02/06/2004 1:00AM

Champ makes 2004 debut

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Action This Day, with David Flores aboard, gets in some work at Santa Anita for his 2004 debut, the Sham.

ARCADIA, Calif. - Action This Day might spend the rest of his career trying to prove his 26-1 upset in the Breeders' Cup Juvenile was more than just a fluke. Or, he can step up Sunday and erase all doubt in his comeback race at Santa Anita.

Seven 3-year-olds entered the $75,000 Sham Stakes, a 1 1/8-mile race that is merely a starting point for Action This Day, the 2003 champion juvenile. A win in the Sham would provide the ideal launch and validate Action This Day's status as a leading Kentucky Derby, one with a style and pedigree to run all day.

"I think he's ready for the [Sham], with room to improve," trainer Richard Mandella said, adding a caution to skeptical bettors. The Sham may be the first start in 3 1/2 months for Action This Day, but Mandella and owner B. Wayne Hughes do not expect to be embarrassed. "The important thing is to get a race in him. But I've had time to get him what I think is very ready."

concedes a current racing advantage to his main rivals. Master David finished third in the Grade 2 Santa Catalina on Jan. 17; Borrego won an allowance race Dec. 27; Winner From Mars won an allowance race Jan. 18. The other entrants are Preachinatthebar, Gethsemani, and True Contender.

It has been 25 years since a 2-year-old champion returned to win the Kentucky Derby, and few compare Action This Day to the 1979 Derby winner, Spectacular Bid. Yet Mandella agrees that Action This Day "is the right kind" of 2-year-old champion likely to improve at age 3. A son of Kris S. who has raced only three times, Action This Day is bred to improve with experience and longer distances.

"He's starting out at a mile and an eighth, and you don't do that with every horse," Mandella said. "But the way he trains, he acts like he's begging for [the distance]. I think he's a natural for it." David Flores rides Action This Day, who Mandella said has "grown up in every way, physically and mentally."

He is not facing particularly strong opposition, another reason to expect victory in his first start back. The most likely alternative is Bobby Frankel-trained Master David, who finished second in the slow-paced Remsen at Aqueduct, then third in an unusual performance in his West Coast debut in the Santa Catalina.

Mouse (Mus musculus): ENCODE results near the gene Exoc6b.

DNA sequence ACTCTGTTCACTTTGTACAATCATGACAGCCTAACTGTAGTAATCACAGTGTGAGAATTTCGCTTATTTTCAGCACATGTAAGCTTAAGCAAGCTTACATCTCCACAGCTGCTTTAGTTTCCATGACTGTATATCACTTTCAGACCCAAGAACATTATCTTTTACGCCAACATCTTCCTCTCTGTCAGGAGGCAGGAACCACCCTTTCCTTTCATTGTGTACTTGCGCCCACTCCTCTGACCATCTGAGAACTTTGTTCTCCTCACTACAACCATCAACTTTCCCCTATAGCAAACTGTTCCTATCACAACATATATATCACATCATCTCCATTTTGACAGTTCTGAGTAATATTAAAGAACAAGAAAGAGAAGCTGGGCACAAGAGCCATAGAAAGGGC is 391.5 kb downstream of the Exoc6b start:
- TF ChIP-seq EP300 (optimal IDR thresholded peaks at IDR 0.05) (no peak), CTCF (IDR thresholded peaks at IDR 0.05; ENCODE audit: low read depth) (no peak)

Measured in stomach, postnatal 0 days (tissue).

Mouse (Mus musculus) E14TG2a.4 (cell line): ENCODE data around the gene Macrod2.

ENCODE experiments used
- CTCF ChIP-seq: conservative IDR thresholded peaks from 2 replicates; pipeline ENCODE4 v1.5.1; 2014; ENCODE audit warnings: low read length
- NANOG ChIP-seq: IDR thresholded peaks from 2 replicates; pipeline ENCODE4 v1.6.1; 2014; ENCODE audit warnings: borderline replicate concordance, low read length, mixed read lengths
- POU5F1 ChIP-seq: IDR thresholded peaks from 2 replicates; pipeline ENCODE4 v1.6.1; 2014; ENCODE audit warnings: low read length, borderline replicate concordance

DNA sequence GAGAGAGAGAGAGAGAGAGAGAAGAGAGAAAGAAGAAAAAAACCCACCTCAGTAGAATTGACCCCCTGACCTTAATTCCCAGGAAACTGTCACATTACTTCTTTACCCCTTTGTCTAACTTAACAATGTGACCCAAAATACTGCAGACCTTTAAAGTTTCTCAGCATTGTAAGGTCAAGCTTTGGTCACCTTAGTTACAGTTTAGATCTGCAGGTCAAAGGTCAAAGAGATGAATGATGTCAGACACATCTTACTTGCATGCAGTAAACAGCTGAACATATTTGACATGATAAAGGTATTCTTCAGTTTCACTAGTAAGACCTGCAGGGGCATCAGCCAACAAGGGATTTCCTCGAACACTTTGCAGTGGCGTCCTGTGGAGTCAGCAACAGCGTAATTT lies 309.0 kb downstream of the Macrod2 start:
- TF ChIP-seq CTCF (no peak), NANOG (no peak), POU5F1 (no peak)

did not break well, was gunned into contention, struggled on the far turn, then went one-paced and finished third. Surprisingly, his Beyer Speed Figure of 94, earned even while noncompetitive, is the best last-start figure in the Sham field. Frankel expects an improved effort with different strategy.

"I don't think he wants to be ridden like that," Frankel said. "Our plan is to let him break and sit wherever he's at. If there's no pace, he might be head-and-head for the lead. We want him to make that one run." Master David, who began his career in England, has won 1 of 5 and will be ridden Sunday by Alex Solis.

Borrego ran three times on turf, then switched to dirt and scored a visually impressive allowance win Dec. 27 at 1 1/16 miles. The colt he beat, Dwango, returned to run poorly, but Borrego's trainer, Beau Greely, is optimistic the additional distance will benefit Borrego, sired by El Prado.

"The farther he goes, the better. He's got a big, long stride," Greely said. "He's pretty fresh right now. He could be closer than you think." Borrego has won 2 of 4, and will be ridden by Tyler Baze.

Winner From Mars won his first two starts on grass and is trying dirt for the first time; Preachinatthebar finished fourth in the Santa Catalina; True Contender regressed in two starts following a sharp debut win; and Gethsemani stretches out following a third-place finish in the six-furlong San Miguel.